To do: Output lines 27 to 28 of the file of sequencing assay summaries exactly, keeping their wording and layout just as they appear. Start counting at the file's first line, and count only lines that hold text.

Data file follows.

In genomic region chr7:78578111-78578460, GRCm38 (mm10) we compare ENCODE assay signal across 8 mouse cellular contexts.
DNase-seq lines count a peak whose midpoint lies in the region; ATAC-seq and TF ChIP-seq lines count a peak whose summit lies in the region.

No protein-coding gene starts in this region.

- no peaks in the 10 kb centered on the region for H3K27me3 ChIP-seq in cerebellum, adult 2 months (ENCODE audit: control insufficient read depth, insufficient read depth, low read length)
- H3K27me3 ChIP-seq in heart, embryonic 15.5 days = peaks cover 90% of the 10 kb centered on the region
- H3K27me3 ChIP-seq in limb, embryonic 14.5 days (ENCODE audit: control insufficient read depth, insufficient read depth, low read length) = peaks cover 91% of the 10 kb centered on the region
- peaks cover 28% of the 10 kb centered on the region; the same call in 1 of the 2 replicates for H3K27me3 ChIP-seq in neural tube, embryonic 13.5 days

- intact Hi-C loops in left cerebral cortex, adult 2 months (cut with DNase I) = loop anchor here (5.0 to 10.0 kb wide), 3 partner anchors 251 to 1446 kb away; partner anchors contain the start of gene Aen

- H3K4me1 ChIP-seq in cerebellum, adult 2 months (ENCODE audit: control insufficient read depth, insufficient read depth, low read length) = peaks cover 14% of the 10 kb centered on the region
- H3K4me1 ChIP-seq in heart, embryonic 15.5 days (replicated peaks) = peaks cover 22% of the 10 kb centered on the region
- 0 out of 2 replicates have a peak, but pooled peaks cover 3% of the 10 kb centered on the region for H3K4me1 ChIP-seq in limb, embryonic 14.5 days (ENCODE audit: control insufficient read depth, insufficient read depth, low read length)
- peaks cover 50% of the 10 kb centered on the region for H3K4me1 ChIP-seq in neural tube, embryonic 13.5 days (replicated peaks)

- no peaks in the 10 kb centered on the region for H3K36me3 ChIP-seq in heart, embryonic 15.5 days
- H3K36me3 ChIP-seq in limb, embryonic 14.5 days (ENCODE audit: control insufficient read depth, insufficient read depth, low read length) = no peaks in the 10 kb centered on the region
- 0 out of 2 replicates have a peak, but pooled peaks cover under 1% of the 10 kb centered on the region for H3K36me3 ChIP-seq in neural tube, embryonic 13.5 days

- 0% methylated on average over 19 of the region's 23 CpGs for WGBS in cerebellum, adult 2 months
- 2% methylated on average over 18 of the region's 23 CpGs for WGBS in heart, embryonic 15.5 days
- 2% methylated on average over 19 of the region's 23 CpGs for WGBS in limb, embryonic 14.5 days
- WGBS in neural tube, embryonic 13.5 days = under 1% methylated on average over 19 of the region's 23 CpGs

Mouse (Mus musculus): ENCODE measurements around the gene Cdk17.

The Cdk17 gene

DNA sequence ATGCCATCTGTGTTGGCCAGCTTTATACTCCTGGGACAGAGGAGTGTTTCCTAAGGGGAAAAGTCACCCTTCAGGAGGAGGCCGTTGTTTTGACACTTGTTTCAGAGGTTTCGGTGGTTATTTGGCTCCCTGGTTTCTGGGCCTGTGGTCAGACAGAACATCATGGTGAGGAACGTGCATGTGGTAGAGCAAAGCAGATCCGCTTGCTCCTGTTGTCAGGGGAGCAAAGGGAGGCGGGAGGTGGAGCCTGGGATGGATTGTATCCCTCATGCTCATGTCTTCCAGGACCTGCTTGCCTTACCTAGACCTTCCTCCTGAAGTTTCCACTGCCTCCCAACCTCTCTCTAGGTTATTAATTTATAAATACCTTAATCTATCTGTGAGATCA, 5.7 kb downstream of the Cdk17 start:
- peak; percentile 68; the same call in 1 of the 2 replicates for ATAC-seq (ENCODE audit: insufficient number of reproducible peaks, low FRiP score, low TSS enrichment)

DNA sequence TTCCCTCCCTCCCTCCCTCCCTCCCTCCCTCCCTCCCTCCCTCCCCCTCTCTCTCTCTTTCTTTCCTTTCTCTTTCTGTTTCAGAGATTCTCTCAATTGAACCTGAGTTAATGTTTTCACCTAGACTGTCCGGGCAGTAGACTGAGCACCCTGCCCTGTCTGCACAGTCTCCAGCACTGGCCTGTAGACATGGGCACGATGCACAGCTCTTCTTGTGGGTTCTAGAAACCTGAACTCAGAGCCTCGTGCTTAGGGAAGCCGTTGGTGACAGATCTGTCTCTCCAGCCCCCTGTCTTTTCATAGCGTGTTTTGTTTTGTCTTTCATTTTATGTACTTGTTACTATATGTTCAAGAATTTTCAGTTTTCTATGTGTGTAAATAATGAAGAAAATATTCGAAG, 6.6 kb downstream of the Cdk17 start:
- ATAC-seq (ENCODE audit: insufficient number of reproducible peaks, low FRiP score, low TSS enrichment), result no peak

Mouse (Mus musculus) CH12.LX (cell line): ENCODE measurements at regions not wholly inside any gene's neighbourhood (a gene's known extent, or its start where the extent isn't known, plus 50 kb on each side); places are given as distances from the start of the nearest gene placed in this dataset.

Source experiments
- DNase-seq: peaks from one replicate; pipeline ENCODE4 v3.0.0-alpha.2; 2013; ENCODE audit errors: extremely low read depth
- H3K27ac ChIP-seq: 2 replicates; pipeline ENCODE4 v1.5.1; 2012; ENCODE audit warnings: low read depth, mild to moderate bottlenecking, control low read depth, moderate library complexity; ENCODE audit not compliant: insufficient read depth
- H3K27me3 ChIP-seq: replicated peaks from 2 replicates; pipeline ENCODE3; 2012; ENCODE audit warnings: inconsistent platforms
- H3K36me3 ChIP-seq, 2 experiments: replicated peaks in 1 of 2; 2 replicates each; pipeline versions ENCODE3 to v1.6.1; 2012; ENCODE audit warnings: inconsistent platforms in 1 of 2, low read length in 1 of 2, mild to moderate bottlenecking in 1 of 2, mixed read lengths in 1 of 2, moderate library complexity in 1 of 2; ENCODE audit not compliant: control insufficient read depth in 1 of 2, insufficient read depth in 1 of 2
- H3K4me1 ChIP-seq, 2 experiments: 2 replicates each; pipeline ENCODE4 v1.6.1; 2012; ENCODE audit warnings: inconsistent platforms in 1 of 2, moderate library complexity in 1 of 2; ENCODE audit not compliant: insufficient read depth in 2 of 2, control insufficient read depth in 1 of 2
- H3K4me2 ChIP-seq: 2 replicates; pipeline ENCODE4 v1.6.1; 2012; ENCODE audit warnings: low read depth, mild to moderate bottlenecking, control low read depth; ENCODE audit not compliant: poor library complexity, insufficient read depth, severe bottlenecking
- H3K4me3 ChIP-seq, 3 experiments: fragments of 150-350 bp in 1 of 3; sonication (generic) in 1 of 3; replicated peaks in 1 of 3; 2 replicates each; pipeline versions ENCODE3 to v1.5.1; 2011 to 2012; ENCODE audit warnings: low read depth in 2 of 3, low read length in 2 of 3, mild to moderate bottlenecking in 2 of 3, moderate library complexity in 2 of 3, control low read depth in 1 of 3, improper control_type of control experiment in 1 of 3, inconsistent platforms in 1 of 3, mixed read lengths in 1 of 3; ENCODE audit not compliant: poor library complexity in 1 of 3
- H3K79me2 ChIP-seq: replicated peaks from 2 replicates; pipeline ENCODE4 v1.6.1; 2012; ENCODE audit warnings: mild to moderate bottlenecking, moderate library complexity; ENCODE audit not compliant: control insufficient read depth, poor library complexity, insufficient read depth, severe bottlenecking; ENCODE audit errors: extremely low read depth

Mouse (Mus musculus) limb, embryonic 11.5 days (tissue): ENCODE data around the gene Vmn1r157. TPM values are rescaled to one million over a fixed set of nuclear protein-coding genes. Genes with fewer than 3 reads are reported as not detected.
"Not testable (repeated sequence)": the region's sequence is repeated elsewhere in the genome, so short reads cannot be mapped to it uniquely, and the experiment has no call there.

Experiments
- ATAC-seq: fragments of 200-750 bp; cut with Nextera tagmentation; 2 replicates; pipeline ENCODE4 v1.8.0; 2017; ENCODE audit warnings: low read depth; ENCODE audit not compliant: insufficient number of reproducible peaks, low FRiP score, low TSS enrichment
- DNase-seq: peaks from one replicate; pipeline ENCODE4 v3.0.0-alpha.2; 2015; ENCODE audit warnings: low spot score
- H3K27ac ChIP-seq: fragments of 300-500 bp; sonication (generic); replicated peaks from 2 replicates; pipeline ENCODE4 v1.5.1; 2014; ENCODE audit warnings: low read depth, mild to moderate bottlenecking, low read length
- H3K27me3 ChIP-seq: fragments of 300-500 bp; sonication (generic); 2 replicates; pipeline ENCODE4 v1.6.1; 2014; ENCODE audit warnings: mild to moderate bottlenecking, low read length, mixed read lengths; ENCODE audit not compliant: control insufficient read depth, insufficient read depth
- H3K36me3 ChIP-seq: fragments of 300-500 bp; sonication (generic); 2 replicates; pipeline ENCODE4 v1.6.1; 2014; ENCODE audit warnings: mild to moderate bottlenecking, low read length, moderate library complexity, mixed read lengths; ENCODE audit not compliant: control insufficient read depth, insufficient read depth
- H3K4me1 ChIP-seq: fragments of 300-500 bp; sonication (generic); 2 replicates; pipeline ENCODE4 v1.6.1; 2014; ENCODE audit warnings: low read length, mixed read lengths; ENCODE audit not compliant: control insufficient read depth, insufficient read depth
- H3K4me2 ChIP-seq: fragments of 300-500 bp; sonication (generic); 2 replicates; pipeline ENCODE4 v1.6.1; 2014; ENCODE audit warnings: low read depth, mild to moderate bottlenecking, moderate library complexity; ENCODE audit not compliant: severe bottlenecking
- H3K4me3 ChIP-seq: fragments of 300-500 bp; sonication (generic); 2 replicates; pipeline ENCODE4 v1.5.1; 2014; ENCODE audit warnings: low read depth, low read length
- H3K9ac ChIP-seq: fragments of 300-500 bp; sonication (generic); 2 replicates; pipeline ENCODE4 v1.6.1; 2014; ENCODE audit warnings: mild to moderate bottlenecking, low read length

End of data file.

Source experiments
- DNase-seq: peaks from one replicate; pipeline ENCODE4 v3.0.0-alpha.2; 2013; ENCODE audit errors: extremely low read depth